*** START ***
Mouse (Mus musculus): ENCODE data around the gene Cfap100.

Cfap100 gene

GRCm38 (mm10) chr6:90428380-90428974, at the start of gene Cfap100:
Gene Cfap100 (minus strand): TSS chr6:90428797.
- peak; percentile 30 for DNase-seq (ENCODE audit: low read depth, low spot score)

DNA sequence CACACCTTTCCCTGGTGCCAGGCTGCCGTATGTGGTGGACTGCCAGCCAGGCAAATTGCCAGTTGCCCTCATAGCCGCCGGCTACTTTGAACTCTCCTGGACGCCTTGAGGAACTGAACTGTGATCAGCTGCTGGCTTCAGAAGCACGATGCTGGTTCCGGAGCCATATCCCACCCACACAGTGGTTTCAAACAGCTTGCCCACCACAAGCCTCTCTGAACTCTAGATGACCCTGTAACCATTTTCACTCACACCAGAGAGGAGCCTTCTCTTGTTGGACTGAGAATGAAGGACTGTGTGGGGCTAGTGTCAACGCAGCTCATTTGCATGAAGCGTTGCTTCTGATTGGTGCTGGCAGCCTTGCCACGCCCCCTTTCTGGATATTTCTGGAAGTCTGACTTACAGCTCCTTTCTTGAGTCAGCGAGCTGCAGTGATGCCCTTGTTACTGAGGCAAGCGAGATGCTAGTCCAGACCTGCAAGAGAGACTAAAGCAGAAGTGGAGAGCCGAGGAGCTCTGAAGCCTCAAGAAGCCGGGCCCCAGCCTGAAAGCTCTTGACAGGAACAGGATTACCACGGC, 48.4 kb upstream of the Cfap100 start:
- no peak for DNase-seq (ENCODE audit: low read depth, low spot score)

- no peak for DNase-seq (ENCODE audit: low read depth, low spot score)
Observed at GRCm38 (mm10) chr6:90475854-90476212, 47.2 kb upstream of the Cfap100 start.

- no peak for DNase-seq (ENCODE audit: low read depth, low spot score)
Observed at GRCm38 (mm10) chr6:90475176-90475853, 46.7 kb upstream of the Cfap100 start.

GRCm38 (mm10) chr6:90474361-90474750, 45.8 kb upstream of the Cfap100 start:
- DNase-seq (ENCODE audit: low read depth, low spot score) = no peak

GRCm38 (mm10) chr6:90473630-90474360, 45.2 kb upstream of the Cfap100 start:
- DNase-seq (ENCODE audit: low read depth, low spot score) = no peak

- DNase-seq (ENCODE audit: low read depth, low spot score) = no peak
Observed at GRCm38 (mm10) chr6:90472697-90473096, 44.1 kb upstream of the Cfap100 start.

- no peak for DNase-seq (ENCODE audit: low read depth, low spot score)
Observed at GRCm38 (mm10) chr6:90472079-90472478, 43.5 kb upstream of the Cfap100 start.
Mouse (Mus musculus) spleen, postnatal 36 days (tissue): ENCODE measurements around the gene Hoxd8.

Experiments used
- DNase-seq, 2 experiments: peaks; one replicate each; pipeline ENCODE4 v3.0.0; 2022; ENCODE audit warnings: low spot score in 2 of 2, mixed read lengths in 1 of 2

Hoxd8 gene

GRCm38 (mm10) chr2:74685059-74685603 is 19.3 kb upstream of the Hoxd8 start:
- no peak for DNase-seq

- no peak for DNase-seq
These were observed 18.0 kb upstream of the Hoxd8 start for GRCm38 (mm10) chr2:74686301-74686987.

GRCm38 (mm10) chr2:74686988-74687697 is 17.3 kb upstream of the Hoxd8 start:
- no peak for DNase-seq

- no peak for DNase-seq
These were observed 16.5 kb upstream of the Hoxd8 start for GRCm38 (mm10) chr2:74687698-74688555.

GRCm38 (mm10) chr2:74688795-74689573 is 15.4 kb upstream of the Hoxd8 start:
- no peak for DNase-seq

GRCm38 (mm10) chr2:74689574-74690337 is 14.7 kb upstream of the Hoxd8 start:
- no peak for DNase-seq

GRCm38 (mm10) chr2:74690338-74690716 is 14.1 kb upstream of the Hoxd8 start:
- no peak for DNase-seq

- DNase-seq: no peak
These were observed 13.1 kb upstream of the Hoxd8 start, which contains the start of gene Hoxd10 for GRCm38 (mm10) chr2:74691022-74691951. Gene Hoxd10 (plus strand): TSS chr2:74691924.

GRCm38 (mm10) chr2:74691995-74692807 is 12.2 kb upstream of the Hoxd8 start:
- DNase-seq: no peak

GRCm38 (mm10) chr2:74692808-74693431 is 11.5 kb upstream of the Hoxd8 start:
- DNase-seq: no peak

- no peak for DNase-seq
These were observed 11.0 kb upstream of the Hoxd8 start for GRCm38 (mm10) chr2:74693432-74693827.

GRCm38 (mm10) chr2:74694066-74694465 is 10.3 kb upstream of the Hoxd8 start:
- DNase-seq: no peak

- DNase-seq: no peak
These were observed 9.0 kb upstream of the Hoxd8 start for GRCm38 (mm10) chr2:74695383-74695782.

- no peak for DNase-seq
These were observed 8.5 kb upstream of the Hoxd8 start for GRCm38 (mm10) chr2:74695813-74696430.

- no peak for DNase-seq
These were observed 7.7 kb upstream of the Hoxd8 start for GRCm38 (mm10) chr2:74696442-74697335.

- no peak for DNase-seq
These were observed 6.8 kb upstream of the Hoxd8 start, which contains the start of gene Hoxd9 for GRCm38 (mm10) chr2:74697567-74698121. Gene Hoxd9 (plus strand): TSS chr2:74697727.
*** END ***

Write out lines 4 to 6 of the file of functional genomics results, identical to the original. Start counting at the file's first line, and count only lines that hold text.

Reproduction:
Gene Cfap100 (minus strand): TSS chr6:90428797.
- peak; percentile 30 for DNase-seq (ENCODE audit: low read depth, low spot score)

DNA sequence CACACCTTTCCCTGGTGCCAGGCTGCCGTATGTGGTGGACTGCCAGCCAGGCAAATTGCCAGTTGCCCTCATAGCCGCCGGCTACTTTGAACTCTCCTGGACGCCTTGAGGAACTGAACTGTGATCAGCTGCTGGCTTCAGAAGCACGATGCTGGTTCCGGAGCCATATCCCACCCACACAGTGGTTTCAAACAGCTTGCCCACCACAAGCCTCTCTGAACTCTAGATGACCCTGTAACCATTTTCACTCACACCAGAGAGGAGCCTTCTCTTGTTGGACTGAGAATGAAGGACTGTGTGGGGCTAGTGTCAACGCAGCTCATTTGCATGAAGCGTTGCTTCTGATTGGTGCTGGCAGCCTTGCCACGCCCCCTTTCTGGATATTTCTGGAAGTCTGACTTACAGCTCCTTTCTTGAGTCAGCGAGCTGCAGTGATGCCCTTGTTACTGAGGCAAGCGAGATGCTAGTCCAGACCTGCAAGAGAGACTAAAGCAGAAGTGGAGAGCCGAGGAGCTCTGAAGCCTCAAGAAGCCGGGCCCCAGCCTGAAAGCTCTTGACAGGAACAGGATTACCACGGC, 48.4 kb upstream of the Cfap100 start: